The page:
Detective Stories - Changing the Case

  • So many different solutions... suggests SQL should have a proper case function of it's own?

    Many moons ago I came up with this - our need is quite straightforward, lower case and capitalise each word delimited by spaces and/or hyphens. Not pretty, but it does the job it's designed to do:

    CREATE FUNCTION [dbo].[ToProperCase](@string NVARCHAR(4000)) RETURNS NVARCHAR(4000)

    AS

    BEGIN

    SET @string = LOWER(LTRIM(RTRIM(@string)))

    DECLARE @i INT

    SET @i = ASCII('a')

    WHILE @i <= ASCII('z')

    BEGIN

    SET @string = REPLACE( @string, ' ' + CHAR(@i), ' ' + CHAR(@i-32))

    SET @string = REPLACE( @string, '-' + CHAR(@i), '-' + CHAR(@i-32))

    SET @i = @i + 1

    END

    IF (ASCII(LEFT(@string, 1)) BETWEEN ASCII('a') AND ASCII ('z'))

    BEGIN

    SET @string = CHAR(ASCII(LEFT(@string, 1))-32) + RIGHT(@string, LEN(@string)-1)

    END

    RETURN @string

    END

  • Same Userdefined Function, tried with PATINDEX.

    CREATE FUNCTION [CapitalCase]

    (

    @Input varchar(255)

    )

    RETURNS varchar(255)

    AS

    BEGIN

    DECLARE @Results varchar(255)

    Declare @NextWord int, @NextSpace int

    if len(@Input)>0

    Begin

    -- Trimming the input

    Set @Input = lower(ltrim(rtrim(@Input)))

    -- Finding next word in the input

    Set @NextWord = patindex('%[a-zA-Z]%',@Input)

    -- Initializing the result

    Set @Results = ''

    -- If there is a word beginning, then make it Capital case

    While @NextWord <> 0

    Begin

    -- Capital casing first character of first word and adding to result

    Set @Results = @Results + UPPER(substring(@Input,@NextWord,1))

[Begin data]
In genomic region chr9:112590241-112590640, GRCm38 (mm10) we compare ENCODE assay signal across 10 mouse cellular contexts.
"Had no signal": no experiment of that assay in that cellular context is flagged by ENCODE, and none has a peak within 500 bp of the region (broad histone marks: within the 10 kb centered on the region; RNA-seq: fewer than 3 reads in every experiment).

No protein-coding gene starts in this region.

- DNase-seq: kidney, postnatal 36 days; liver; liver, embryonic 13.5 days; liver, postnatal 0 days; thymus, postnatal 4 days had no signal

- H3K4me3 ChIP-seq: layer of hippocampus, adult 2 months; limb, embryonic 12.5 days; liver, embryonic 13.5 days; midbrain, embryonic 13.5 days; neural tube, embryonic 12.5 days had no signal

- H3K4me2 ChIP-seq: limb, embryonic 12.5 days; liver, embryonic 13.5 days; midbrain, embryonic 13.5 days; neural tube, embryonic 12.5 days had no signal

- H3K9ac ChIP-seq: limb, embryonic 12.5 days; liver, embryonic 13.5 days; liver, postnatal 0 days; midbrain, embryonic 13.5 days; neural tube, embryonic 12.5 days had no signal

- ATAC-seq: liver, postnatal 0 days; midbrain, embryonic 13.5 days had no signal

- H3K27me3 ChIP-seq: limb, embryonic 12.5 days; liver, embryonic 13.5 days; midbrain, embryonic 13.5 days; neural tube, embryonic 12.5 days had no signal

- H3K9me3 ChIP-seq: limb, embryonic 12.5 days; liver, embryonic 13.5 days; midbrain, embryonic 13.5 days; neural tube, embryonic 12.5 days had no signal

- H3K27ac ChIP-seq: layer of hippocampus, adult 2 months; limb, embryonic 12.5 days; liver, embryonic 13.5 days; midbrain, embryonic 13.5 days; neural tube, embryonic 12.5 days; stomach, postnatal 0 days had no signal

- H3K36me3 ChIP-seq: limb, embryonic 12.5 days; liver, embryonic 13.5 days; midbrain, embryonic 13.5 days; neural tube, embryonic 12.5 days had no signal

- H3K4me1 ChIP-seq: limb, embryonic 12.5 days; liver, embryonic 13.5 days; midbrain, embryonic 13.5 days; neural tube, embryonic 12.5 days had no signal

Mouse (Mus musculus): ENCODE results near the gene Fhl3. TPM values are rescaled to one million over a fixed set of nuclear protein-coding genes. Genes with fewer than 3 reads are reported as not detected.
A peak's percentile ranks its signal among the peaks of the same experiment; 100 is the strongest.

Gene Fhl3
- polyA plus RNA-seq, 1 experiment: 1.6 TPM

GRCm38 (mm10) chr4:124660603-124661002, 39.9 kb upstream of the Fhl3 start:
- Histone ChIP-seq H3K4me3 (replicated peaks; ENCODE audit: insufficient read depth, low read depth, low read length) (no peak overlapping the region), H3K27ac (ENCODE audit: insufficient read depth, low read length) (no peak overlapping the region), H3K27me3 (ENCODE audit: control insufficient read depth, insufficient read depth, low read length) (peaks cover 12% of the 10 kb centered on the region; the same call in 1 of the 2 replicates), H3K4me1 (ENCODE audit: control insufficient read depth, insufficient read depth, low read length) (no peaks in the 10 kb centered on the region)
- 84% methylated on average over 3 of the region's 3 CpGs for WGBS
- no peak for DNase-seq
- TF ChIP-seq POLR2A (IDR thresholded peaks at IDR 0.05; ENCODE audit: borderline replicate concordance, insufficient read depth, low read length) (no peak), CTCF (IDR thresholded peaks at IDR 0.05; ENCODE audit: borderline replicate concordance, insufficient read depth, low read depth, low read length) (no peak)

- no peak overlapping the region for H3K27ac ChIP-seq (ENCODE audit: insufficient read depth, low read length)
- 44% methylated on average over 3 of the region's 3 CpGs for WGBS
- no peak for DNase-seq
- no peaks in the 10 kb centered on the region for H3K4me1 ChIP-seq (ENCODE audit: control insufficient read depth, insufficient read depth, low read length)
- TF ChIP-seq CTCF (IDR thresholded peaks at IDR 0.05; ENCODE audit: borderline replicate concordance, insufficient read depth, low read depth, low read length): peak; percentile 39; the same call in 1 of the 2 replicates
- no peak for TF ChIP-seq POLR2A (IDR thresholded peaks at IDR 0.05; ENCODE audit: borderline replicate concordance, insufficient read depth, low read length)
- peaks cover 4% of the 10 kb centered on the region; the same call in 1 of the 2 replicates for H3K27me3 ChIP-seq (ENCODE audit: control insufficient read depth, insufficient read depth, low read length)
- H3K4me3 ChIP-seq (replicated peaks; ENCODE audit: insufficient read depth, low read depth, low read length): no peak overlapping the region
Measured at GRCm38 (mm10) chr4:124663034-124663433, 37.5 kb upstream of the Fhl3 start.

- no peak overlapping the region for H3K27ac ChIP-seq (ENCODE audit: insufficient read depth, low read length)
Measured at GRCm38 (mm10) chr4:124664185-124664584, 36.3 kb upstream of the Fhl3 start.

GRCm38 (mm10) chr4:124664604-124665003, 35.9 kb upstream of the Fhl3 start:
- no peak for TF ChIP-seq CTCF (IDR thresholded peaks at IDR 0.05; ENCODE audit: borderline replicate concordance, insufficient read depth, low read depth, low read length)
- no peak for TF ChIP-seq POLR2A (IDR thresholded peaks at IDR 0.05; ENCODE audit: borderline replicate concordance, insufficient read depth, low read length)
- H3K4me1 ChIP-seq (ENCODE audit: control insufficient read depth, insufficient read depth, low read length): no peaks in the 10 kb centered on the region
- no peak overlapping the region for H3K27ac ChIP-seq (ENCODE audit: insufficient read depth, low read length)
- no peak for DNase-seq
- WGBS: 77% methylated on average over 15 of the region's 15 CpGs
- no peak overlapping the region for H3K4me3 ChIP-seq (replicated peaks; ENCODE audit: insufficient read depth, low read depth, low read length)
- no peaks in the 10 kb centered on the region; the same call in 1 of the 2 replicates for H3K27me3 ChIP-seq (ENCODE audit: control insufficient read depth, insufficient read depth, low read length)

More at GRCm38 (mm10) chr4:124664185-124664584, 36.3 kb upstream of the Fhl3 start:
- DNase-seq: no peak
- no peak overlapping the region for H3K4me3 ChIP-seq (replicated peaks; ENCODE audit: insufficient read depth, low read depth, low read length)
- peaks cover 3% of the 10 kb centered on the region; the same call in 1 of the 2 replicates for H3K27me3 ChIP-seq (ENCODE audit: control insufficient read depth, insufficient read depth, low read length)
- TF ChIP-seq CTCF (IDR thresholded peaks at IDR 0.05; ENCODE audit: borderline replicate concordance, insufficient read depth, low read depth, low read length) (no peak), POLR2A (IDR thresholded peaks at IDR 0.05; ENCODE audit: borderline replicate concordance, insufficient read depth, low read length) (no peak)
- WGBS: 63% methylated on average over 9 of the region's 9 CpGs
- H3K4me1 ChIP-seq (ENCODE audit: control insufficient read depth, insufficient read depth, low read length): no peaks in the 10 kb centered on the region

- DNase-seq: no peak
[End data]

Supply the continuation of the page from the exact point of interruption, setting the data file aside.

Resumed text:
-- finding next word from next space

    Set @NextSpace = charindex(char(32),@Input,1)

    -- If there is no space then words are over, write till the end of string to result and break out of the loop

    If @NextSpace = 0

    BEGIN

    SET @Results = @Results +SUBSTRING(@Input,@NextWord+1,LEN(@Input))

    BREAK

    END

    -- If space is present then there might be one more word existing

    ELSE

    BEGIN

    -- Set result set from the capital case character till the next space

    SET @Results = @Results + SUBSTRING(@Input,@NextWord+1,(@NextSpace - @NextWord))

    -- Making input as remaining part of Input from the next space

    Set @Input = SUBSTRING(@Input,@NextSpace+1,LEN(@Input))

    Set @NextWord = patindex('%[a-zA-Z]%',@Input)

    END

    End

    End

    Else

    Set @Results= ''

    Return @Results

    END

  • I also too the function route

    create function uf_mixed (@p_col varchar(max))

    returns varchar(max)

    as

    begin

    declare @lgth int, @ctr int, @found varchar(1), @v_col varchar(max), @nxt int

    select @lgth = LEN(@p_col), @ctr = 1, @found = 'x', @nxt = 0

    if @lgth > 0

    begin

    select @v_col = upper(SUBSTRING(@p_col,1,1))

    select @ctr = @ctr + 1

    while (@ctr <= @lgth)

    begin

    select @found = SUBSTRING(@p_col,@ctr,1)

    if @found = ' ' select @nxt = @ctr+1

    if @nxt = @ctr

    select @v_col = @v_col + upper(SUBSTRING(@p_col,@ctr,1))

    else

    select @v_col = @v_col + lower(SUBSTRING(@p_col,@ctr,1))

    select @ctr = @ctr + 1

    end

    end

    return(@v_col)

    end

    go

    update Import_Data_Filter set Location = dbo.uf_mixed(Location)


    Best Regards,

    Mark Tierney

  • Here's a UDF that also removes extraneous spaces.

    ALTER FUNCTION [dbo].[udfCamelCase]

    (

    -- Add the parameters for the function here

    @VStringvarchar(1000)

    )

    RETURNS varchar(1000)

    AS

    BEGIN

    -- Table used to get the words in the string

    DECLARE @PartTable table (StringPart varchar(100));

    -- Variable to hold each part of the return string

    DECLARE @HWordvarchar(100);

    -- These variables are used to "clean" the string, i.e., make sure only

    -- one space exists between the parts of the string

    DECLARE@CNvarchar(200);

    DECLARE@Xvarchar(100);

    DECLARE@Iint;

    DECLARE @HString varchar(1000);

    DECLARE@RetVarvarchar(1000);

    IF @VString = '' OR @VString IS NULL

    RETURN '';

    SET @HString = RTRIM(LTRIM(@VString));

    SET @I = CHARINDEX(' ',@HString);

    -- If there are no spaces just make the first character upper case and return it